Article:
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Republican effort to ban abortions based on gender fails in House

May 31, 2012|By Ian Duncan

WASHINGTON -- House Republicans provoked a fresh confrontation in the ongoing battle over women's healthcare rights, but failed Thursday to win approval for a bill designed to outlaw abortions based on gender.

The bill, aimed at families trying to avoid unwanted daughters, attracted the support of a majority of representatives, but failed because it was considered under a procedure normally used for uncontroversial measures. It needed the votes of two-thirds of the House.

Republicans hoped to force Democrats to go along with the measure or to put them in the position of having to explain why they shot down a bill Republicans said was designed to protect women. For the most part, Democrats held the party line, decrying the measure as political theater and voting against it.

Rejecting that charge, Speaker John Boehner (R-Ohio) told reporters Thursday that Americans find abortions based on gender "pretty repulsive."

"This is an important issue to the American people," he said. "And our members feel strongly about it. That's why it's being brought to the floor."

Under the legislation, anyone who performs or pressures someone into getting an abortion based on the sex or race of the fetus would face five years in prison. Doctors and nurses who do not report suspected sex-based abortions would also face a year in prison and a fine. The woman having the abortion would be exempt from prosecution.

Republicans could attempt to pass the bill a second time on a simple majority vote.

Data on sex-selection in the U.S. is patchy, but in debate in the House before the bill passed, Republicans said it is female fetuses that are most often targeted for abortion, amounting to "gendercide" and a "war on women."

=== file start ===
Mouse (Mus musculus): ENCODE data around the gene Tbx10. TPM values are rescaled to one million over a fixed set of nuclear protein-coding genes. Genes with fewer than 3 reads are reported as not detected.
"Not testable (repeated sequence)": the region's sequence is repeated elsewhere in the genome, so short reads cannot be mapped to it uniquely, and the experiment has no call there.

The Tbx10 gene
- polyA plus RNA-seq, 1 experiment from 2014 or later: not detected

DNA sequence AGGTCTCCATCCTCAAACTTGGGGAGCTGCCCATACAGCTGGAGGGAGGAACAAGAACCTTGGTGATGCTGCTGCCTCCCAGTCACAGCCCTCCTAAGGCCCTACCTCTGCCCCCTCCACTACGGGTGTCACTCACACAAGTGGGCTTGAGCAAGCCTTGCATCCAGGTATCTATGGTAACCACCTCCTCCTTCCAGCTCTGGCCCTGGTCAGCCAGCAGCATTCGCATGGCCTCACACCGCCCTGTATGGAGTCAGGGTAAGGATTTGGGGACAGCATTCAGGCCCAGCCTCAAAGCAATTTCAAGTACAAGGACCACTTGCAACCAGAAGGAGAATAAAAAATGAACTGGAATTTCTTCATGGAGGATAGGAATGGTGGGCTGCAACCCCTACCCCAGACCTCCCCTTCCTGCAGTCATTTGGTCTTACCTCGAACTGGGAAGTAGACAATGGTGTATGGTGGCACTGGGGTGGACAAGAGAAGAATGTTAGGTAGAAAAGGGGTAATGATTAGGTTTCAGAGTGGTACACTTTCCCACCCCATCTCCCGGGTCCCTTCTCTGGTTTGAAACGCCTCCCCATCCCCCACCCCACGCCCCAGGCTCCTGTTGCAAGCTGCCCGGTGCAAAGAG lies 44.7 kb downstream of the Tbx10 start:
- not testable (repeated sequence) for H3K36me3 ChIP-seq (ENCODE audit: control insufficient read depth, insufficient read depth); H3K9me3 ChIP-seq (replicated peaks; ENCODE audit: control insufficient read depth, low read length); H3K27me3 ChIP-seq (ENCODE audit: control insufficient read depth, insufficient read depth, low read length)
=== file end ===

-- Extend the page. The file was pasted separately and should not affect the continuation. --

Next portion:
"There can be no rights for women if we don't allow them the right to life," Rep. Ann Marie Buerkle (R-N.Y.) said in debate Wednesday.

Firing back, Democrats criticized Republicans' voting record on other women's rights initiatives, including pay equality.

"It is another Republican intrusion into a woman's right to choose," Rep. Jim McDermott (D-Wash.) said.

Women's rights groups said they oppose the practice of performing abortions based on sex, but called on Congress to do more to address discrimination against women, which they see as the root of the problem.

For cultural and economic reasons, abortion based on sex is more common in some South Asian and East Asian countries. But research by Columbia University economists Douglas Almond and Lena Edlund also found evidence of sex selection in Chinese American, Indian American and South Korean American families who had already had a daughter.

Their findings were cited in the bill, and the measure drew ire from some Asian American groups that worried it would lead to particular discrimination against Asian American women seeking abortions.

"South Asian women will have their motives scrutinized by abortion providers," a coalition of women's groups wrote to members of Congress on Tuesday. "In short, it encourages racial profiling in the doctor's office."

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